How to Win on FanDuel College Football
Fantasy college football in my opinion is one of the most underrated fantasy games in the industry. I choose to play CFB on FanDuel because of the volume of players. They have big tournaments that fill up, have sizable payouts, and they take the time to make Maction football between Tuesday-Thursday fun, as well as set up great late contests for West coast football, which for those of you that followed me last season, you know I love.
Nearly every NFL fan follows college football, but less than 1/10 of fantasy football players have tried fantasy CFB. I think there are several reasons for that including a lack of knowledge, a lot of average football fans will follow only one team or conference. Also a lack of mainstream coverage… Matthew Berry isn’t writing a Manifesto on Thursday, telling you who to start this weekend. I’m happy to fill in where I can on that front.
Here are some really basic tips and resources to help you analyze matchups, find value, and win consistently on FanDuel college football.
This is especially true when it comes to the late Saturday night games. A lot of guys will target players from the primetime gameday game, but you generally need to avoid these players. We are looking for the guys playing in the Mountain West, that have been putting up video game numbers all season, and happen to be playing the worst pass or run defense in the country this week. Pay up, punt elsewhere and thank me later.
Take these three lineups, all two are late game sets with $25 entry in which I won a total of $400. I came in with a very basic strategy: I want to pay up for 2-3 monsters in favorable matchups, pay up at tight end, and punt everywhere else. Sure, if you miss on the monster you lose every time, but the key is to minimize this risk by targeting players that are consistently putting up huge numbers and are have a favorable matchup.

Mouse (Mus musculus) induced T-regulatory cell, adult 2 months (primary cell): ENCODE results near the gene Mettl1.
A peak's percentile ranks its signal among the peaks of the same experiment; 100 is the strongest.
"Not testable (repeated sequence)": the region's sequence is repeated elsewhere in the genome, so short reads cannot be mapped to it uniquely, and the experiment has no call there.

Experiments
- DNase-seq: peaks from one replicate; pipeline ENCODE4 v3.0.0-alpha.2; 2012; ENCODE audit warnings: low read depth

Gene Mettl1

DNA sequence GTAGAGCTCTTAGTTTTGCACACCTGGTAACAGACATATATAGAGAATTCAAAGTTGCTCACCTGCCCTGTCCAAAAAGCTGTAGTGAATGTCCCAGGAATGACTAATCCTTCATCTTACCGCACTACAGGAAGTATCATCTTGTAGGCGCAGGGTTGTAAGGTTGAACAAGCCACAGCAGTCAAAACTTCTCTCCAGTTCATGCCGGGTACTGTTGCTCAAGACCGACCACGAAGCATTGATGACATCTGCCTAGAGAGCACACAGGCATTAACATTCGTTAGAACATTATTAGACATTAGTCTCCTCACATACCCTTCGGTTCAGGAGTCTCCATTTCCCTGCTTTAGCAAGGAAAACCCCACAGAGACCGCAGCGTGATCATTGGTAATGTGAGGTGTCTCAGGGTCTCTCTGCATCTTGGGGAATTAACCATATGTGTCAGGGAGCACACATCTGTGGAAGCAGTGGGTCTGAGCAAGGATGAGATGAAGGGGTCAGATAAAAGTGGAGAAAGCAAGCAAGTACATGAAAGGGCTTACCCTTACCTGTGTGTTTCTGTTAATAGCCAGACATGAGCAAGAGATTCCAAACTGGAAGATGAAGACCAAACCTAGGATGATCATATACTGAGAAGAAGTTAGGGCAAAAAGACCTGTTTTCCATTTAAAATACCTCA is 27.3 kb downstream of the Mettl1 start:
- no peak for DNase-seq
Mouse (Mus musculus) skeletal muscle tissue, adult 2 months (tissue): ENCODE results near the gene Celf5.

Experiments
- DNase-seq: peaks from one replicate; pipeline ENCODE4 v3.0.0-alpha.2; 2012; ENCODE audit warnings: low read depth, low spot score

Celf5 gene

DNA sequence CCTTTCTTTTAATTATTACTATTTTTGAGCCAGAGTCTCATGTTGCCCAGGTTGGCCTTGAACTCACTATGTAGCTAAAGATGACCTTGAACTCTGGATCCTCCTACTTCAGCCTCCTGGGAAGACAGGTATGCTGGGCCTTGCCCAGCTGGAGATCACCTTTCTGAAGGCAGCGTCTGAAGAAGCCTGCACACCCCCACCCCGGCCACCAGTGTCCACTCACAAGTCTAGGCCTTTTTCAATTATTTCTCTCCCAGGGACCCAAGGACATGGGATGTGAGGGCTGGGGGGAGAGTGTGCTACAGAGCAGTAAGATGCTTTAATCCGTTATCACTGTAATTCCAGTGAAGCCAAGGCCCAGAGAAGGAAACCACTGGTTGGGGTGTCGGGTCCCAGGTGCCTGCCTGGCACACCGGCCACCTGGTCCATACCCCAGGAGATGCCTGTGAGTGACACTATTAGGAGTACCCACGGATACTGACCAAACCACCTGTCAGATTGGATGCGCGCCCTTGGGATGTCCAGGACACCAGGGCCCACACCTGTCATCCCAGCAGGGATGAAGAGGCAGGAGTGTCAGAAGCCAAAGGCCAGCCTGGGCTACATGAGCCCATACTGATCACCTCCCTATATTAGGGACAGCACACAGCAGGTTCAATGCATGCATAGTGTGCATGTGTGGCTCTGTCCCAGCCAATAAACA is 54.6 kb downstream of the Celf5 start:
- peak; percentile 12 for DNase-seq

While I outlined a few potential FanDuel monsters in my College Football DraftKings preview, this is really a week-to-week group of players, because you will find that targeting matchups is more important than just targeting players.
Target Matchups not Players
If you take one note from this article let it be this one: target matchups not players. When I sit down to look at a set of games, the first thing I do is write down the matchups. I then make a note of the national ranking for each team’s rush and pass defense, as well as how many rushing and passing touchdowns they have allowed. You can almost ignore a player’s recent performances if they are facing a particular bad defense.
Take for instance, Army Upback, Larry Dixon. In the middle of his season last year he went on a three game scoreless streak that saw him put up a total of 12 points. He still led Army in carries and the next week faced the nations last ranked run defense in Western Kentucky. He was the FanDuel minimum price for running backs and we listed him as a must-start value player. He put up a huge value game scoring 17.5 points for his minimum salary.
You can use any accurate statistic provider, I use the NCAA’s website for basic stats. It’s easy to use and always up-to-date.
Keep an Eye on Injuries
When Justin Worley went down with an injury against Ole Miss, a browless redshirt freshman from Alpharetta High School stepped in and we immediately listed him as a must start. His price was under $5,000 against Alabama, he put up 22 points. It was still under $6,500 the next week against South Carolina, and put up 53 points. The point is that you need to look not only at injuries, but at who the backup is and how talented they are.
Case in point last season, you could have gotten 6x+ value out of the first start for guys like Josh Dobbs, Nick Chubb, Steward Butler, Aaron Green and others, just by knowing the starter was out and the backup was talented.
On the other side of the coin, college football injuries are often announced last minute. So, you need to keep an eye on Twitter for the hour or so leading up to gametime to not only ensure that all of your players are active and starting, but also that there aren’t any opportunities to find value that you can take advantage of.